This is part 1 of 4 parts of the bit on Hegel from my course on Introduction to Philosophy. (Apologies: there is a technical glitch from about 1:43 to 2:10 in the video, in which the talking head loses his voice; but one can follow well enough from the written text on the slide.)
My lecture on the dialectic of Lordship & Bondage from Hegel’s Phenomenology owes much to the seminar on the early Hegel offered in the Religion Department at Florida State by Richard L. Rubenstein in Winter 1975. It was Prof. Rubenstein’s second seminar on early Hegel; if memory serves, while he himself was a grad student at Harvard in the 1950’s he had in turn attended the second such seminar offered by Paul Tillich (who was the first one to teach Hegel’s Phenomenology in North America). Rubenstein’s explication de texte was a sight to behold; break time every night meant breaking a sweat and palpably our teacher was wrung out. I’ve never been able to rise to that level of lecturing but I try to live up to the example at least in some way.
Why call to mind a single seminar nearly half a century ago at a state university down South? Here is why: of the best commentaries on Hegel, Rubenstein’s explication clearly was influenced by Walter Kaufmann and Alexandre Kojève but he added something distinct to their readings: Peter Berger and Thomas Luckmann (and Freud & Sartre). (Not neglecting Löwith & Hyppolite.) I have yet to find any other commentary which does this.
It helps to understand Hegel if one also understands sociological theory. (Vice-versa too.) Too few people understand both.
Rubenstein stressed a key point I try to develop also in my lectures: that this one short passage on mastery and slavery, published in 1807, exerted a major multiplier effect. Hegel’s account is a precursor not only of philosophers such as Feuerbach, Marx, Nietzsche and Sartre (as is well-known) but also of key developments in 20th-century social science. Whether or not Hegel was a direct influence (mostly he was not), it is remarkable that Hegel manages to say some of the most interesting things that would be said later and independently by Freud, Durkheim, Weber, Mead, Cooley, Merton, Riesman, Galbraith, Marcuse and others.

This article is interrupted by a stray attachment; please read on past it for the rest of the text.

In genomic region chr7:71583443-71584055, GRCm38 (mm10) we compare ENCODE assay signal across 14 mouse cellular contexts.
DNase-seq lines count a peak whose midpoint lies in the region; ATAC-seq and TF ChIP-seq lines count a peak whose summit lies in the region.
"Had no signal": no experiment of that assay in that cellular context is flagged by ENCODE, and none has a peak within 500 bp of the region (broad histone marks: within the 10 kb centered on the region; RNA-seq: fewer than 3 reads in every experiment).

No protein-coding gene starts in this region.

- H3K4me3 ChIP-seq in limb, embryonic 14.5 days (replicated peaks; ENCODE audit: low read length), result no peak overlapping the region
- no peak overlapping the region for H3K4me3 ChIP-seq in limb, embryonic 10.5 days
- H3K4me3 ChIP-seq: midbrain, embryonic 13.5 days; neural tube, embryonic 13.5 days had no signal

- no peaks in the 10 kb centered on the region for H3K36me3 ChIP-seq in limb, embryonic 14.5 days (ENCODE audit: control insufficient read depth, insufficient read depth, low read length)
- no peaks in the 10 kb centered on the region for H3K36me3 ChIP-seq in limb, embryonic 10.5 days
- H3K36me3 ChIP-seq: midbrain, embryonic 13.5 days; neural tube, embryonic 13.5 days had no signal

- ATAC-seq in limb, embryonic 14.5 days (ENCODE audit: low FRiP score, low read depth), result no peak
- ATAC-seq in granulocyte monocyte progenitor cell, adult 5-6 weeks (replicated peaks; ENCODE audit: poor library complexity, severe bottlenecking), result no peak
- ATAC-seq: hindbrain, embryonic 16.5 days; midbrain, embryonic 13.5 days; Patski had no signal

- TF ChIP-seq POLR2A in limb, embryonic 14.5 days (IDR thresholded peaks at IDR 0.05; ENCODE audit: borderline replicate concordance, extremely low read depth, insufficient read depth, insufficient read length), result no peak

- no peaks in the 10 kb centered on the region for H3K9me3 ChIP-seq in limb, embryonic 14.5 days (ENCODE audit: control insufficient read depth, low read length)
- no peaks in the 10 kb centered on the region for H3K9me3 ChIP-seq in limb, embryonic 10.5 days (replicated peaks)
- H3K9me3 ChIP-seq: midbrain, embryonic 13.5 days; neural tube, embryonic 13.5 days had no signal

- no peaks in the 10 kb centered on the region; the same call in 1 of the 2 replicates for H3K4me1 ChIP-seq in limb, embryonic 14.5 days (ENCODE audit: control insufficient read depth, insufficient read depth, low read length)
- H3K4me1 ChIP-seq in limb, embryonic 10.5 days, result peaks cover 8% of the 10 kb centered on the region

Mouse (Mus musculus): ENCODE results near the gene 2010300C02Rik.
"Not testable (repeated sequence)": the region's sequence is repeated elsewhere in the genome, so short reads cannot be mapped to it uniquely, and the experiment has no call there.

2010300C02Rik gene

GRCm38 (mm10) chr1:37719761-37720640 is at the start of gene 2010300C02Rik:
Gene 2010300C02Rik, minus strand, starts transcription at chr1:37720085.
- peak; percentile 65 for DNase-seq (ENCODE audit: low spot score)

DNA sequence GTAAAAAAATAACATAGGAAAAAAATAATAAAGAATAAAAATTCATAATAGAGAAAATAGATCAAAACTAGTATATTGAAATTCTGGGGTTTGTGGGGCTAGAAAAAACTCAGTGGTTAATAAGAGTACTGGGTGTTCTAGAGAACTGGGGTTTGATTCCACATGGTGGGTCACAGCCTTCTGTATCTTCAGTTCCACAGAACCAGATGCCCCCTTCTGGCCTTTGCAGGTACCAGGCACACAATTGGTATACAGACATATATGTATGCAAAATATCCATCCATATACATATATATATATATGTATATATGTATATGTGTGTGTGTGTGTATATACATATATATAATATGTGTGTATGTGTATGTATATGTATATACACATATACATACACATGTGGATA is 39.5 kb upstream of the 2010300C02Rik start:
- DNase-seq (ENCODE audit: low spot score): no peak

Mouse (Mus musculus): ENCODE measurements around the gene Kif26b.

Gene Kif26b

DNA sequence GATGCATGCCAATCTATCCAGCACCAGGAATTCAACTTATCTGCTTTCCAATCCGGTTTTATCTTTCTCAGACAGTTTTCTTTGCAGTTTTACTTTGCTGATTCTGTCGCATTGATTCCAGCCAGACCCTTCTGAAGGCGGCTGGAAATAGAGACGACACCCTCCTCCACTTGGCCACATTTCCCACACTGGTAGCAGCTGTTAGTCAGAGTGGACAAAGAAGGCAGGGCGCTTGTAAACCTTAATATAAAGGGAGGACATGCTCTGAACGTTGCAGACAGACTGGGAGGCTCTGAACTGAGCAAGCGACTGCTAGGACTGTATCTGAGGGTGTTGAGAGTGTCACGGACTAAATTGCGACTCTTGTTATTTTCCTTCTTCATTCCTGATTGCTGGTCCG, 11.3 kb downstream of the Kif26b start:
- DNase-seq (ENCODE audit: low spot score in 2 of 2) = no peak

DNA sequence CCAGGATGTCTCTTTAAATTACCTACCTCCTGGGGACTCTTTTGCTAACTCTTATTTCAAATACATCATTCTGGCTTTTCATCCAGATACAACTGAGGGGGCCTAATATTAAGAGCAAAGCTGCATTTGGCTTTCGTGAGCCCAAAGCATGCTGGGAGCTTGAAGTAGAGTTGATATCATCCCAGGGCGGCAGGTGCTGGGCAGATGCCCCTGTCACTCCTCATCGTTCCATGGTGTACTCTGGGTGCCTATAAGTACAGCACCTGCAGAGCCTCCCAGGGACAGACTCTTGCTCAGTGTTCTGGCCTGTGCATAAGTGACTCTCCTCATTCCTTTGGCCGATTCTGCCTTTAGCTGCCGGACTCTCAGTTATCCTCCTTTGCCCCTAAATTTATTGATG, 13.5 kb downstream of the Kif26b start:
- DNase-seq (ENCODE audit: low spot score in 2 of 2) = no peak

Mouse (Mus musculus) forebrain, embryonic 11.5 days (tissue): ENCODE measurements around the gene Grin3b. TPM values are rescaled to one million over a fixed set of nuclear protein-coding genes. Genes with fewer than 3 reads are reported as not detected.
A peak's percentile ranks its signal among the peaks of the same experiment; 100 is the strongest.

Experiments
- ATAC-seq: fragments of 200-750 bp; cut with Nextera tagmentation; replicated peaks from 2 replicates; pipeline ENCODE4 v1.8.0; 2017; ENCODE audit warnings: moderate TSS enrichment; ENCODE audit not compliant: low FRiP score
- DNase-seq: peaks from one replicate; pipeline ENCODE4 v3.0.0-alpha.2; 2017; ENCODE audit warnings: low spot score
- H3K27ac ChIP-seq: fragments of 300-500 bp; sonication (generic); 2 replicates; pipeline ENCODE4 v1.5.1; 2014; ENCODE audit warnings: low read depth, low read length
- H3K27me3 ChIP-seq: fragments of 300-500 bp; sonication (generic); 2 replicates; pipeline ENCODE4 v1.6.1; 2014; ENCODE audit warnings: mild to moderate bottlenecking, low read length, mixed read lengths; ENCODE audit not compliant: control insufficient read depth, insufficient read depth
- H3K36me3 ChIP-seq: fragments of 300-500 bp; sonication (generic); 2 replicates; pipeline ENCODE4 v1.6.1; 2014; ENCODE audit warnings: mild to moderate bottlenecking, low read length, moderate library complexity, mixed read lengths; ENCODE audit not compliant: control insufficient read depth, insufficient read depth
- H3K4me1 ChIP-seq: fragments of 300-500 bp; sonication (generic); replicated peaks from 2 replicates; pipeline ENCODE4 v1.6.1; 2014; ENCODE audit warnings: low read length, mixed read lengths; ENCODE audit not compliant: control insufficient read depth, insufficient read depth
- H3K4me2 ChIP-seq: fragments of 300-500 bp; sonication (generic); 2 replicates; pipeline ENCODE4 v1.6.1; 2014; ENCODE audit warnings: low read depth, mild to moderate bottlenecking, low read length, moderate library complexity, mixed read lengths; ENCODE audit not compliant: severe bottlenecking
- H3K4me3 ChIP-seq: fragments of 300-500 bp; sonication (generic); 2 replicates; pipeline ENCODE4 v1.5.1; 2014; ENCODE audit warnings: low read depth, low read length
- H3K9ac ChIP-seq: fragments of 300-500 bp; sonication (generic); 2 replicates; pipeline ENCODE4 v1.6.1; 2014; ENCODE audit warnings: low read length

That is one of the main things I learned from Prof. Rubenstein and so I want to acknowledge this debt as in turn I pass these things along to my own students in Philosophy class (as instanced in the lectures here offered on YouTube).
I would be remiss not to mention one of the other life-long things I learned from Dick Rubenstein. Members of the FSU Religion faculty each had their own left-field sub-specialty: thus one of the Biblical scholars was a minor expert in Mark Twain; the self-described last Puritan in America could go on about Georges Bataille on death and the erotic; and so forth. One of the several reasons why students never wanted to miss a Rubenstein class was one never knew when he might launch into: The Famous Wine Lecture. Part of Bildung is having a care for what comes out of one’s mouth; another part, for what goes in.
Not only FSU students can testify that he was nonpareil as a teacher. Susan Berman, The Underground Guide to the College of Your Choice (1970), p. 423, notes of Pitt (where he taught before FSU): “The most popular course is ‘Existentialism’ taught by Rabbi Rubenstein. He ‘makes things real’ and ‘talks in today’s language’.” Far out. (Still.)
Date Added: 2020-12-18
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